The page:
Gray Wolves in the Northern Rocky Mountains
Mountain-Prairie Region

Wyoming Gray Wolf Recovery Status Report

From:               USFWS Wyoming Wolf Recovery Project Leader, Jackson, WY

Subject:            Status of Gray Wolf Management in Wyoming and the NRM

WYOMING WOLF WEEKLY- March 2 through March 6, 2009

           
Web Address – USFWS reports (past weekly and annual reports) can be viewed at http://westerngraywolf.fws.gov . Weekly reports for Montana and Idaho are produced by those States and can be viewed on the Montana Fish, Wildlife and Parks and Idaho Department of Fish and Game websites. All weekly and annual reports are government property and can be used for any purpose.  Please distribute as you see fit.

Annual Reports
The Rocky Mountain Wolf Recovery 2008 Annual Report will be completed by early March 2009 and will be available at: http://westerngraywolf.fws.gov .
                             
Status of the NRM wolf delisting rule 
On March 6, 2009, Secretary of the Interior Ken Salazar affirmed the decision by the U.S. Fish and Wildlife Service to remove gray wolves from the list of threatened and endangered species in the western Great Lakes and the Northern Rocky Mountain states of Idaho and Montana and parts of eastern Washington and Oregon and a small part of north central Utah. Wolves will remain a protected species under the Act in all of Wyoming because Wyoming state regulatory framework does not meet the adequate regulatory mechanism requirements of the ESA.  The NRM & WGL delisting rules will be published in the next week or two and will become effective 30-days later. 

Monitoring
Dispersals: It is a well documented fact that wolves can disperse extremely long distances, frequently over 500 miles and across huge expanses of habitat unsuitable for wolf pack persistence. Routine long distance dispersals are common and provide further evidence that genetic connectivity in the NRM wolf population is and will remain extremely high and is not a long term wolf conservation issue. Examples of dispersals in Wyoming and the GYA in 2008/2009 include:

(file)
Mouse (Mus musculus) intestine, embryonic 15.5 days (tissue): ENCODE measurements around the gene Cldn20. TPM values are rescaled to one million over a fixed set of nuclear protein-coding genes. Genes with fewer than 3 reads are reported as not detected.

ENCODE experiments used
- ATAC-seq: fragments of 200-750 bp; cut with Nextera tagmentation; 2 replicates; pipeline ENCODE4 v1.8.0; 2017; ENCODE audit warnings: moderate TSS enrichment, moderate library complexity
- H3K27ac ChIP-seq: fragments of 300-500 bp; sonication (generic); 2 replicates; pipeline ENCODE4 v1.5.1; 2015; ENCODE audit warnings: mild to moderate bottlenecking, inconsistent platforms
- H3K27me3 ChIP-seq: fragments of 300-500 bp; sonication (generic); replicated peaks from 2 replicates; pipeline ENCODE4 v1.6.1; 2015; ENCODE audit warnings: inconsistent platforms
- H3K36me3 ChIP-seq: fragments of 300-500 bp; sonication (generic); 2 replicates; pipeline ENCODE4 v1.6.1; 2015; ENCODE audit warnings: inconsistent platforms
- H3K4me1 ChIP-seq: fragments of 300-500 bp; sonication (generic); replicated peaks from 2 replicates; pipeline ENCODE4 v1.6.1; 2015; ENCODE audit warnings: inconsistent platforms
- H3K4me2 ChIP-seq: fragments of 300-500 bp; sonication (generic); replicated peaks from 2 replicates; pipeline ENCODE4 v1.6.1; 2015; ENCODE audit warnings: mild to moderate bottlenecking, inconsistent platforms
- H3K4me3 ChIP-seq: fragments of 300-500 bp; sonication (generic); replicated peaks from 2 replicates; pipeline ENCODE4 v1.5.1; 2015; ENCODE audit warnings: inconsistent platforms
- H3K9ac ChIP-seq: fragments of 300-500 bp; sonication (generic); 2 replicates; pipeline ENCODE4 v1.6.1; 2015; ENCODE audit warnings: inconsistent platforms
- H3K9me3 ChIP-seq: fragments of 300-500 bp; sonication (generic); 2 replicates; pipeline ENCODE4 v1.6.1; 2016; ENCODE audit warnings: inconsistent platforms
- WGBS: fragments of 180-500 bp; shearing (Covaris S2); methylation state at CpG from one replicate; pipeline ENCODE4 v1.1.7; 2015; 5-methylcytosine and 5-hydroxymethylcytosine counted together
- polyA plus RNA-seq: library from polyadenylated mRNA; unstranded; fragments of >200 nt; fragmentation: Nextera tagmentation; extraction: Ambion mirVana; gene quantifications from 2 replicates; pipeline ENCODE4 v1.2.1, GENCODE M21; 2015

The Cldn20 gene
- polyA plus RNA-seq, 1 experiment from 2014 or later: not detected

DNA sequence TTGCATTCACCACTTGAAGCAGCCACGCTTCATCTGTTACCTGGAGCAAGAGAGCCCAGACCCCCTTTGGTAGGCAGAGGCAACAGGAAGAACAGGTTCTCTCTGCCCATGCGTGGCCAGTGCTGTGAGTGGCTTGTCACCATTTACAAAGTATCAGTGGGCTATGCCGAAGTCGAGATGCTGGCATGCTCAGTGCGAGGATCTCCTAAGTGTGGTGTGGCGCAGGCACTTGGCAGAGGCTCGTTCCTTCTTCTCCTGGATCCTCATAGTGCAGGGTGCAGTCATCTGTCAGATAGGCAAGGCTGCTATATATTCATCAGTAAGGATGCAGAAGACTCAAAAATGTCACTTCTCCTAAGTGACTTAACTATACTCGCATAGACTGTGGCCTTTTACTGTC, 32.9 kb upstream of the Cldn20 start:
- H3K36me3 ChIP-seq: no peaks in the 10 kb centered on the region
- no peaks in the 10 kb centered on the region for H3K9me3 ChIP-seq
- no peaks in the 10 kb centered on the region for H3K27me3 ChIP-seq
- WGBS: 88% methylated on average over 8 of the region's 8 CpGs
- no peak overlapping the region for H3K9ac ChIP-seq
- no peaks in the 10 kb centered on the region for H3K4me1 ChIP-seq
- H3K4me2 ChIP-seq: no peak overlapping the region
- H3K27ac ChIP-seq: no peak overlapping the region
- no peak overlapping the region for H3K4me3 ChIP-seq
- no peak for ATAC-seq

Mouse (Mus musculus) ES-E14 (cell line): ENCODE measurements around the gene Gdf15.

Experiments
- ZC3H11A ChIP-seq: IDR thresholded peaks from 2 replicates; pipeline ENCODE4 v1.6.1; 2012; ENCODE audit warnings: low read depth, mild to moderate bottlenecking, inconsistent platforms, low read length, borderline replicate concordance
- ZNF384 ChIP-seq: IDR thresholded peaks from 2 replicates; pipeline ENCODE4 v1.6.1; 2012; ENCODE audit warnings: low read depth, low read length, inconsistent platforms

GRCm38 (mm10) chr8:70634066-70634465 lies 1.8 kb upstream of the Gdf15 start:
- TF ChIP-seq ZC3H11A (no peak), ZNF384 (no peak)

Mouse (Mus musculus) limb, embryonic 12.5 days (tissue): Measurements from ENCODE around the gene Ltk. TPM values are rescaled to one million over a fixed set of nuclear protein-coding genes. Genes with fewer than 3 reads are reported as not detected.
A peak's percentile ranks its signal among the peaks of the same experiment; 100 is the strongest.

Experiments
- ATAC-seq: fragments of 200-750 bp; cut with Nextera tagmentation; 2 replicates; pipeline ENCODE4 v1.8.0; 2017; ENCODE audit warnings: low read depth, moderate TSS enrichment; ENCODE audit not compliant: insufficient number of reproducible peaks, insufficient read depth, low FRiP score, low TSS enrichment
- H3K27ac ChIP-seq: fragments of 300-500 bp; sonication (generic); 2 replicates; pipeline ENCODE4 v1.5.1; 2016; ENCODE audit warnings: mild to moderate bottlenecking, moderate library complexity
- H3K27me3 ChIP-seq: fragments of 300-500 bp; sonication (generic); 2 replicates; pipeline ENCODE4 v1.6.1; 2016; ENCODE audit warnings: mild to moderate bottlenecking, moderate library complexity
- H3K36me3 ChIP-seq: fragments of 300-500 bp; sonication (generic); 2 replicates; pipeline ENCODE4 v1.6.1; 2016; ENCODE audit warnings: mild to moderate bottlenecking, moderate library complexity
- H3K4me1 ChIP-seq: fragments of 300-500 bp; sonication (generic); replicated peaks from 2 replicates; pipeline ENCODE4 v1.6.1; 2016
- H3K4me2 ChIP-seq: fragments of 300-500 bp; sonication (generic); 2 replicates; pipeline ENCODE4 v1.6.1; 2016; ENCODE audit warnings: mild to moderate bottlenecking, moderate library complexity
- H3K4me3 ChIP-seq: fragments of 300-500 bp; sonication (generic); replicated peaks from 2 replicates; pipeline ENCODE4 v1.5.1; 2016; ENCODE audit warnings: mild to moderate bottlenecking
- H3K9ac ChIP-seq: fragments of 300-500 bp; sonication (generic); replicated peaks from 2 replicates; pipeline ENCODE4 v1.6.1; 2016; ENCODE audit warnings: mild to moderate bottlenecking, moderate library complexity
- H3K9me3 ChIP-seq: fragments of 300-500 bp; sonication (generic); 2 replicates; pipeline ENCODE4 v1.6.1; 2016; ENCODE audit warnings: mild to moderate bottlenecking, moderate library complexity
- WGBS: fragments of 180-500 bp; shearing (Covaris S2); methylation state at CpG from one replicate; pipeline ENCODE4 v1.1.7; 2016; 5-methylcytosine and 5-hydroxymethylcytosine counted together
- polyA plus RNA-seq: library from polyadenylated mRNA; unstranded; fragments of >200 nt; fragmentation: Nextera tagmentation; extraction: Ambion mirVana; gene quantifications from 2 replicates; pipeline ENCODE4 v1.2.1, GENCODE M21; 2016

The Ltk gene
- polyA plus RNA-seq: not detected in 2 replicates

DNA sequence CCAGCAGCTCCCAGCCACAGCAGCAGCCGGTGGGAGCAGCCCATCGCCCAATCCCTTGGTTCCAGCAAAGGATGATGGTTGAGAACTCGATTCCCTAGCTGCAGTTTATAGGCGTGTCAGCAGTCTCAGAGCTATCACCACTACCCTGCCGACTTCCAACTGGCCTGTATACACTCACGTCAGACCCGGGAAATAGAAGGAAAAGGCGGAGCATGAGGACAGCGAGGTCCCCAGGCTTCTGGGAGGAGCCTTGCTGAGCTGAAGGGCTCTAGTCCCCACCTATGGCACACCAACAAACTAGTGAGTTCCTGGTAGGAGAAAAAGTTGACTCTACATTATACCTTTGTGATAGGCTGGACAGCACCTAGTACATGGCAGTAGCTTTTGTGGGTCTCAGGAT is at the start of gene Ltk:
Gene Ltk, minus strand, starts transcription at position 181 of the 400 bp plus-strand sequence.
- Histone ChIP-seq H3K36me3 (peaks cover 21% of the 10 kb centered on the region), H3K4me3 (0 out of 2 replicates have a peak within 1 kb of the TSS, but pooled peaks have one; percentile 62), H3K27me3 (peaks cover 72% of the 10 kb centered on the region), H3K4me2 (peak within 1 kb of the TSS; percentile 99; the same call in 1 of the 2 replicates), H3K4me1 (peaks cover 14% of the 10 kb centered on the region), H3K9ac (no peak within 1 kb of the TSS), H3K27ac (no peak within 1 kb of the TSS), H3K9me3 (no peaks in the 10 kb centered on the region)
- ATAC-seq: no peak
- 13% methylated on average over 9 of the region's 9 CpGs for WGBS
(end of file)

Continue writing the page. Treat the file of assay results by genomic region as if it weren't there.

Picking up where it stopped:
1) Two dispersing wolves settled in to an area south of Casper, WY. 

2) A radio collared male wolf dispersed from N. Idaho, traveled through YNP, settled in the Sunlight Basin area west of Cody, and paired up with a female radio collared wolf.

3) A single wolf has been documented west of Wheatland, WY.

4) A single radio collared wolf dispersed to the Big Horn Mountains and was recently located near Hyattville north of Ten Sleep, WY.

5) A female wolf dispersed from SW Montana, traveled though Wyoming, SE Idaho, NE Utah, and was recently located in Colorado. Location data from the wolf’s GPS collar are down loaded every 2 weeks and locations will be reported in the USFWS Weekly Report, posted on the USFWS website @http://westerngraywolf.fws.gov

Control
Nothing to report at this time.

Research
WGFD bear biologists have been testing remote cameras which will eventually be used to document the presence of grizzly bears and sows with cubs. Numerous photos of wolves have been taken by these motion sensitive cameras near Lander and west of Cody. A pack was recently confirmed on the Wind River Reservation, north of Lander. Photos of >6 wolves have confirmed a pack of wolves in the North Fork drainage, west of Cody.

Law Enforcement and Related Activities
Nothing to report at this time.

Outreach and Education
On 3/2/09, Jimenez spoke to a class of graduate students at Teton Science School in Jackson.

Further Information
To request an investigation of livestock injured or killed by wolves, please contact the U.S. Dept. of Agriculture Wildlife Services at (307)261-5336.

For additional information, please contact:
Ed Bangs (406)449-5225 x204 or Ed_Bangs@FWS.GOV
Mike Jimenez (307)733-7096 or (307)330-5631 or  Mike_Jimenez@FWS.GOV    

Last updated: November 8, 2012